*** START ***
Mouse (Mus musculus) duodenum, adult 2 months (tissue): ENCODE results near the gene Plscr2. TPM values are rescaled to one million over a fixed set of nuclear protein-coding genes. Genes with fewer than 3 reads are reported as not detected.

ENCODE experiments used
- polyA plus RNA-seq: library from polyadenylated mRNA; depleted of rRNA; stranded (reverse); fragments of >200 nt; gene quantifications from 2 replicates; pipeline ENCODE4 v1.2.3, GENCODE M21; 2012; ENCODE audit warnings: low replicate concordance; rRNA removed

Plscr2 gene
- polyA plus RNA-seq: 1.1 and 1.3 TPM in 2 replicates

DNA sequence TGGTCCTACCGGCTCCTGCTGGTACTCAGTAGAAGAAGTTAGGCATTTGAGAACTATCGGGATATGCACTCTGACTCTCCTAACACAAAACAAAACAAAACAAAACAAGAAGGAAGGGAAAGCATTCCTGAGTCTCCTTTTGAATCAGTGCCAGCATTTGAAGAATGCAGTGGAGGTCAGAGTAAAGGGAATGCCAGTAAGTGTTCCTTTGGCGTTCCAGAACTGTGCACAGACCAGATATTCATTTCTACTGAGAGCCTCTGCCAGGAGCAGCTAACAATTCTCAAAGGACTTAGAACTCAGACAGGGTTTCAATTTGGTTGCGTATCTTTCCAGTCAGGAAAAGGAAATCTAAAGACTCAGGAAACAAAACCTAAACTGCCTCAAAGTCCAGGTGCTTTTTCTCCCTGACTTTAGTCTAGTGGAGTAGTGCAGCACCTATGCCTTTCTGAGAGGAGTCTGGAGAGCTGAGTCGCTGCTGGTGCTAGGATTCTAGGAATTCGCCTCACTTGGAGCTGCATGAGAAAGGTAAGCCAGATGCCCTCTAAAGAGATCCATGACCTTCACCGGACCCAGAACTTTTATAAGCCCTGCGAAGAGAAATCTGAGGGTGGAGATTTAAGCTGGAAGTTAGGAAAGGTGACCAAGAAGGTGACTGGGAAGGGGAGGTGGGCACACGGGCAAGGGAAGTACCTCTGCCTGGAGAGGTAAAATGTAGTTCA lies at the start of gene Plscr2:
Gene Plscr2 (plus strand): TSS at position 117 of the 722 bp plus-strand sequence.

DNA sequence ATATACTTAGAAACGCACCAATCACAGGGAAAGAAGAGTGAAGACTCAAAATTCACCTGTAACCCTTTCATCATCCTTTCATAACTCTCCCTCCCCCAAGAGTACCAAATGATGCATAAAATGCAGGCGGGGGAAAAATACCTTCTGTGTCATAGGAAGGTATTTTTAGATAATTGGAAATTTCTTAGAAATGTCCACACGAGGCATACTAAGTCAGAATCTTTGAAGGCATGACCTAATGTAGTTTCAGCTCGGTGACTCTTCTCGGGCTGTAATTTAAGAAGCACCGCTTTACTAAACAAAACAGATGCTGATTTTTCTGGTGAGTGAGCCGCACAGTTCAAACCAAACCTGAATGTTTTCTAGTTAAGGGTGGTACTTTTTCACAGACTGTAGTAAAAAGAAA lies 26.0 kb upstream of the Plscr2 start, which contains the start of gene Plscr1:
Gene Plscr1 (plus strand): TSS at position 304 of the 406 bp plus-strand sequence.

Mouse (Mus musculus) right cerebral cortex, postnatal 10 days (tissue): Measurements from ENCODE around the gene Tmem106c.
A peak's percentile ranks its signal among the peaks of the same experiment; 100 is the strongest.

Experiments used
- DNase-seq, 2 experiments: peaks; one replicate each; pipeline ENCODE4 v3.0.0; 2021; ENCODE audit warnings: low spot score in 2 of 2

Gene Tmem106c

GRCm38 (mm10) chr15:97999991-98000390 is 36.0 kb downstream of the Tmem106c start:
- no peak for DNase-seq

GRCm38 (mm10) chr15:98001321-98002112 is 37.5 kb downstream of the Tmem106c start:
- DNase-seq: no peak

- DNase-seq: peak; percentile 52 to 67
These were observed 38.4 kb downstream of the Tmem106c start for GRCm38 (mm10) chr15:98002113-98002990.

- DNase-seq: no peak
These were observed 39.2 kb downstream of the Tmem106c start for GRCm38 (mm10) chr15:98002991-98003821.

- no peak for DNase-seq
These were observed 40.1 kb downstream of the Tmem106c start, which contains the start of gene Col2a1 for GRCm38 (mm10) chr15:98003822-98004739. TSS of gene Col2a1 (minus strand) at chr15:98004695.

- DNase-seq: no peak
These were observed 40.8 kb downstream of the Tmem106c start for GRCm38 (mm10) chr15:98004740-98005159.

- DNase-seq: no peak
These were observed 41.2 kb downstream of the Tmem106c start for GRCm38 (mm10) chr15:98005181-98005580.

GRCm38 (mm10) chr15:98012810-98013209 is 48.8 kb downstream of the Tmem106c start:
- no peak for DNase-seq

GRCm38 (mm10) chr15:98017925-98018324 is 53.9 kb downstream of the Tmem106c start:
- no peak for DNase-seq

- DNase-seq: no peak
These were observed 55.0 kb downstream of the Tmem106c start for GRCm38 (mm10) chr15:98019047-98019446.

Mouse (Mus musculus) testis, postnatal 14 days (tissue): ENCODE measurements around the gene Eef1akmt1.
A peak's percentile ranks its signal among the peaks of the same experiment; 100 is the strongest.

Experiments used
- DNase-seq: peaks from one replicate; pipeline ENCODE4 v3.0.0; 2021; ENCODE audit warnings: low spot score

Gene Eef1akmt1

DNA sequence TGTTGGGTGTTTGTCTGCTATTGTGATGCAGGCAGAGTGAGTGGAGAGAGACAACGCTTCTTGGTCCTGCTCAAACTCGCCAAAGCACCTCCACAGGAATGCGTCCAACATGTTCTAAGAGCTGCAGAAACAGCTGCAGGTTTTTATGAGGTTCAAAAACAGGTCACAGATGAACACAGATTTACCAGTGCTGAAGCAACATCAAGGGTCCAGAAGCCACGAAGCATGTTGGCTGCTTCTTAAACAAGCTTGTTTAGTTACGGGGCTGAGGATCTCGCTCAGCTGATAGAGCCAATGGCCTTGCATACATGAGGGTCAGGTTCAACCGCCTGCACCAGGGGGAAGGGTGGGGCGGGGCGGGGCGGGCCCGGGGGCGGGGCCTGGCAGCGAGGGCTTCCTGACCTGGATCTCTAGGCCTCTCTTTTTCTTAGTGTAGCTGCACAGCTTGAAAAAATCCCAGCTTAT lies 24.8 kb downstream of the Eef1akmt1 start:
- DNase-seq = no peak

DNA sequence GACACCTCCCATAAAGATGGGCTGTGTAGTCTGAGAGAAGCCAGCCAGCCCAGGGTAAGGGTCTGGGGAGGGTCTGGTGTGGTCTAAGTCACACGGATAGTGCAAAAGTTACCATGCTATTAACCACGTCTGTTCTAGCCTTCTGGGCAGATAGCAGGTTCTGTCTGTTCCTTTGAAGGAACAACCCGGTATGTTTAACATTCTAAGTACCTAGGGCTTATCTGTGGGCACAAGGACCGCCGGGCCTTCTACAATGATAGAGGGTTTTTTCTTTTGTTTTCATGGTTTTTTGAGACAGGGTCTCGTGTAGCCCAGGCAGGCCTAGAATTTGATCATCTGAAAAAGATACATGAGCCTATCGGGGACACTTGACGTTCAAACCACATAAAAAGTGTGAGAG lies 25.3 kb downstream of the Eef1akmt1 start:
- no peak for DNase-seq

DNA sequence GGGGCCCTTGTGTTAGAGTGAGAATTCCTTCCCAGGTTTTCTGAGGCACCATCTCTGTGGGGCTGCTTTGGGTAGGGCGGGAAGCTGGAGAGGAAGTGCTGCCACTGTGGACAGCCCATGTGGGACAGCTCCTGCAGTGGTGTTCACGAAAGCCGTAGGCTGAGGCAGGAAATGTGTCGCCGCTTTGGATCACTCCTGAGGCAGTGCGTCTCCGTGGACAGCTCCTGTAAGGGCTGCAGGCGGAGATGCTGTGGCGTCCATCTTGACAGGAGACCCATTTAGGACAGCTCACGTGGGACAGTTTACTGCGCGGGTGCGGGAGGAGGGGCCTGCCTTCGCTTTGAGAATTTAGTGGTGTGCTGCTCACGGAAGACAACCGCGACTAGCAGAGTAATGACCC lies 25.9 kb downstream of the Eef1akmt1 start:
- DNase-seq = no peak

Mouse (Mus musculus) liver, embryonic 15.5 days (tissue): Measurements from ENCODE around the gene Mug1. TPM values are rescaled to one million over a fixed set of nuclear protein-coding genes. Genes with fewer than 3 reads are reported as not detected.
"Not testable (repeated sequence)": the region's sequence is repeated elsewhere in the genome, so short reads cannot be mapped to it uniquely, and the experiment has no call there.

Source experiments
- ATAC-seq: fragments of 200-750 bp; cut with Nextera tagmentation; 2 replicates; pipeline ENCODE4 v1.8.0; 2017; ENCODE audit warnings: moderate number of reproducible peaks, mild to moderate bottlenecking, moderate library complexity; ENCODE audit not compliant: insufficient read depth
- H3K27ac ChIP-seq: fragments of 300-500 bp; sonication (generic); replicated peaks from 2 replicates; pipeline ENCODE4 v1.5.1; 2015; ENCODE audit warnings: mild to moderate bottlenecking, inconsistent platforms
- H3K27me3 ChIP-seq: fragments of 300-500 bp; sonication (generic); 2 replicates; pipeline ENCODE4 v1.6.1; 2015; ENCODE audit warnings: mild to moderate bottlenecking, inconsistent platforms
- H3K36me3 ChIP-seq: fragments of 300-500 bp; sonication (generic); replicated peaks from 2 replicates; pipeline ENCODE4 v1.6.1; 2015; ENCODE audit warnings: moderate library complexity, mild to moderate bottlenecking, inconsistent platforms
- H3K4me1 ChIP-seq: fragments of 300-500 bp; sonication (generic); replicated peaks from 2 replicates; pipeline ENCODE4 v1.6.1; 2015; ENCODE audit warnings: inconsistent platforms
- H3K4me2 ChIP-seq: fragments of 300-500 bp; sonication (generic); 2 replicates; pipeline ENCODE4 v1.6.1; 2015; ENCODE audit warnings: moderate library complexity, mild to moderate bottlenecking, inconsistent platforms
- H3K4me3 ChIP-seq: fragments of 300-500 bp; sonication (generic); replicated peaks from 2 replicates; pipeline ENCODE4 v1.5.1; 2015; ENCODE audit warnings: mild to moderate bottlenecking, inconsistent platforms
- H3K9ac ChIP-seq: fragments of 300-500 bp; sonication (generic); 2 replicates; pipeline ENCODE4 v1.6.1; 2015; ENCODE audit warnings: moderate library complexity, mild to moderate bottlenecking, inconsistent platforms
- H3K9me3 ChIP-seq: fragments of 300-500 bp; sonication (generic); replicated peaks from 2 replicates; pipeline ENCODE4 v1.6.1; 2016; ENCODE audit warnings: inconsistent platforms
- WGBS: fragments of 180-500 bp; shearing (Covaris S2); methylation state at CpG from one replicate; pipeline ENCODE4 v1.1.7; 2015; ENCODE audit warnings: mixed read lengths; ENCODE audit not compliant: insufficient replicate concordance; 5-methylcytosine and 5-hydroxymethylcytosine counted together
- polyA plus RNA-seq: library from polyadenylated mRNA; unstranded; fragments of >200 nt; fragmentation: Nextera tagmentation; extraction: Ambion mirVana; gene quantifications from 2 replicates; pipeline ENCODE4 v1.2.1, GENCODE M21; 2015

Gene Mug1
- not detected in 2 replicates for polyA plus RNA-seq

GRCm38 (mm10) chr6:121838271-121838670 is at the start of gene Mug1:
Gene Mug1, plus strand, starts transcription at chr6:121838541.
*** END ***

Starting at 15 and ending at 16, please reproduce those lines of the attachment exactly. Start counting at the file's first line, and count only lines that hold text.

GRCm38 (mm10) chr15:97999991-98000390 is 36.0 kb downstream of the Tmem106c start:
- no peak for DNase-seq